Juul has said it will work with FDA on the flavor ban, but it will fight broader efforts to outlaw vaping products entirely.
“Full prohibition will drive former adult smokers who successfully switched to vapor products back to deadly cigarettes, deny the opportunity to switch for current adult smokers, and create a thriving black market instead of addressing the actual causes of underage access and use,” said spokesperson Austin Finan.
Republican lawmakers in conservative states are meanwhile urging action. Utah, a traditionally low-tobacco-use state, has seen high school vaping rates rise. Republican state Rep. Paul Ray said state data found 30 percent of high schoolers in some counties have recently vaped, slightly higher than the national rate. He plans to introduce a flavor ban when the legislature returns in January.
Ray, who said he doesn’t “have a lot of trust and faith in the federal government,” said a state law would protect Utah if a future administration ever decides to relax e-cigarette rules.
Under the plan the Trump administration announced this week, e-cigarette makers will have to prove to the FDA that their products don’t threaten public health. They also must demonstrate why they should be allowed to sell any flavored products, including mint and menthol, blamed for fueling the rise in teen use.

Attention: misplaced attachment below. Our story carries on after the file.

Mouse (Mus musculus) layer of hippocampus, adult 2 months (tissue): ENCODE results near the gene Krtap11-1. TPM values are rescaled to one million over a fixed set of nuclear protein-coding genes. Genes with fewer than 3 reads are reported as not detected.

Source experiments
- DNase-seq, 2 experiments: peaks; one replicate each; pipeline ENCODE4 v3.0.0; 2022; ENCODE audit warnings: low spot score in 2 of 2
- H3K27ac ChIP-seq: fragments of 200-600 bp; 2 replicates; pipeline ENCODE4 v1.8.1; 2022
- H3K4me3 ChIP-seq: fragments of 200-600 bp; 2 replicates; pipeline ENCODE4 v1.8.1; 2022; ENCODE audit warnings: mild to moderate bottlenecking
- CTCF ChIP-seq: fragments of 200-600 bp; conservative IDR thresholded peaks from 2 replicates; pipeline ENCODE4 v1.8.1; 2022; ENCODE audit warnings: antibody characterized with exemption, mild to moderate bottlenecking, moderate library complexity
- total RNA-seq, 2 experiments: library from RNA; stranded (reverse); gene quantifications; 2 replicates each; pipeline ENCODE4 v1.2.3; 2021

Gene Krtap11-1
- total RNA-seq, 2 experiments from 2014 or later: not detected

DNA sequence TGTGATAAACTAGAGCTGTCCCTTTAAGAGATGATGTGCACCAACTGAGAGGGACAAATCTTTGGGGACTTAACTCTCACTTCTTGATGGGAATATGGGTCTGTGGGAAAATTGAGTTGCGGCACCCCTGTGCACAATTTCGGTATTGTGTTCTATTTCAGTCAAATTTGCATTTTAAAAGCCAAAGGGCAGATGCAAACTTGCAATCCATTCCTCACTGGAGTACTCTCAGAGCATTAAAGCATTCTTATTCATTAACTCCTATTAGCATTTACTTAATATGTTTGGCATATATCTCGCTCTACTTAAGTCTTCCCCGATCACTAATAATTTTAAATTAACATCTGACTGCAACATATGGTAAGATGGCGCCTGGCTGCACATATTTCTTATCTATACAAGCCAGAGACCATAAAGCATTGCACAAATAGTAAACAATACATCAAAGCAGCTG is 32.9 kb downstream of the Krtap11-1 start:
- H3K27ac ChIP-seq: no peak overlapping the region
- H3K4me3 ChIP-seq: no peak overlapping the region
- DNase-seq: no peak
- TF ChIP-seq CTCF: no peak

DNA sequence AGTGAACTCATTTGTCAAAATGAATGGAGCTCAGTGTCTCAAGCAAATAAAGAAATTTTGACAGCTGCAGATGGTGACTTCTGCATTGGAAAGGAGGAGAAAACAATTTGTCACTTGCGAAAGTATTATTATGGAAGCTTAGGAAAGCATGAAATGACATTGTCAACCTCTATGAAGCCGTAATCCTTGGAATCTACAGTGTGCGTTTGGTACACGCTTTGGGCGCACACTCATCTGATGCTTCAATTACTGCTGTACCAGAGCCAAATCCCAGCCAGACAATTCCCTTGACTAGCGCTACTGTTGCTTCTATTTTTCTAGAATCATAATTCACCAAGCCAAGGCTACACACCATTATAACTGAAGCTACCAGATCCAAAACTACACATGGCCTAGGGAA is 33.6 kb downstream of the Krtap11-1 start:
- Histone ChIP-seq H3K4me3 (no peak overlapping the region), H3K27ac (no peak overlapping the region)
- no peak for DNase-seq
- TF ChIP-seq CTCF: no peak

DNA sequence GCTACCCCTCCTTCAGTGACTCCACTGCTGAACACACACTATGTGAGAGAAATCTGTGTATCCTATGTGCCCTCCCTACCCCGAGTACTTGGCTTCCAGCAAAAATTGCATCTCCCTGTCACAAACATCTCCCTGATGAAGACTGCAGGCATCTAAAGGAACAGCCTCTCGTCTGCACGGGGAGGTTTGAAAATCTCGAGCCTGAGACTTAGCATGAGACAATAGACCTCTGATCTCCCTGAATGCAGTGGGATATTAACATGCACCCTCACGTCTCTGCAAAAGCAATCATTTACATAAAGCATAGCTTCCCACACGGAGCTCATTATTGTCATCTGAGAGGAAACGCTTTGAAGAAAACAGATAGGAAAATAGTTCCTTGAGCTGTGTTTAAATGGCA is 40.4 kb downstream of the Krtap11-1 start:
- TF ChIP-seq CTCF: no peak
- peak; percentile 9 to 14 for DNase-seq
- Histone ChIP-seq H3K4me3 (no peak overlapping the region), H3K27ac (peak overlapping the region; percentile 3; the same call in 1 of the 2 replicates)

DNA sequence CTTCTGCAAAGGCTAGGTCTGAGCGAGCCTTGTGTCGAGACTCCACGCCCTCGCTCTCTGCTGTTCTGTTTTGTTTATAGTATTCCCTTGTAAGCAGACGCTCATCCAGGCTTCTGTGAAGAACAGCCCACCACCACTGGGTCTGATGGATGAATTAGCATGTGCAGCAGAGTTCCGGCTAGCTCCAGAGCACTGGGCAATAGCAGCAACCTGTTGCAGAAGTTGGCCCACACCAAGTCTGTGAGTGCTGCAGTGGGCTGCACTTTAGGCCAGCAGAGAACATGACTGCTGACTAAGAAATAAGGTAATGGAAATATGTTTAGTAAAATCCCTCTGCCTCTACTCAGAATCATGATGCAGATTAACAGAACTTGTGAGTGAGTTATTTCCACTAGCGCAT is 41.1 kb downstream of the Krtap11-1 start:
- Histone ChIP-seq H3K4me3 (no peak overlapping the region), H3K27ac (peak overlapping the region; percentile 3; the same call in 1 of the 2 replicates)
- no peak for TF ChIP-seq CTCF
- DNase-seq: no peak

State legislators across the country have heard warnings from school officials that they are overwhelmed by vaping. Some schools have installed special sensors in bathrooms, and one Alabama high school removed the doors from the stalls in the boys bathroom to discourage e-cigarette use.
Momentum for a bill in Massachusetts banning all flavored tobacco, including e-cigarettes, has been building for over a year, said state Sen. John Keenan, a Democrat who sponsored the legislation. There has been some discussion about going even further, but legislators felt that a flavor ban would be the quickest and most effective way to pass a law that could protect kids. Keenan expects a bill to pass before the end of the year.
“Our goal is to prevent Big Tobacco from doing to this generation what it did to the last generation,” he said.
Children’s health advocates see good reason for states to pass their own flavor restrictions, even as the Trump administration is moving to formally ban them in the coming weeks. It’s possible that the federal regulations could become bogged down in lawsuits, said John Schachter, director of state communications with the Campaign for Tobacco-Free Kids.
New York Gov. Andrew Cuomo on Monday announced his support for a flavor ban, two days before Trump’s announcement. Assemblywoman Linda Rosenthal, a Democrat who’s advocated for a flavor ban since 2017, said she doesn’t want to leave regulation to the federal government.
“The president says a lot of things,” she said. “He rarely goes through with them.”
She is also writing legislation that would effectively prohibit all vaping products until they are cleared by the FDA, similar to the ban in San Francisco.
“If the FDA thinks they’re safe, then it should say so,” she said.
Amanda Eisenberg and Shannon Young contributed to this report.